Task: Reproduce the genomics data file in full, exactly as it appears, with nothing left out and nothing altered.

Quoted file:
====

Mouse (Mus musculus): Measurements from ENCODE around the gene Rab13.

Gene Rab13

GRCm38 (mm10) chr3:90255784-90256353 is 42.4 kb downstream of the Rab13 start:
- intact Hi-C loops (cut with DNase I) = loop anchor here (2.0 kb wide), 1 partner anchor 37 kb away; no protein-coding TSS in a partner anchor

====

Mouse (Mus musculus): Measurements from ENCODE around the gene Rab13.

Gene Rab13

GRCm38 (mm10) chr3:90255784-90256353 is 42.4 kb downstream of the Rab13 start:
- intact Hi-C loops (cut with DNase I) = loop anchor here (2.0 kb wide), 1 partner anchor 37 kb away; no protein-coding TSS in a partner anchor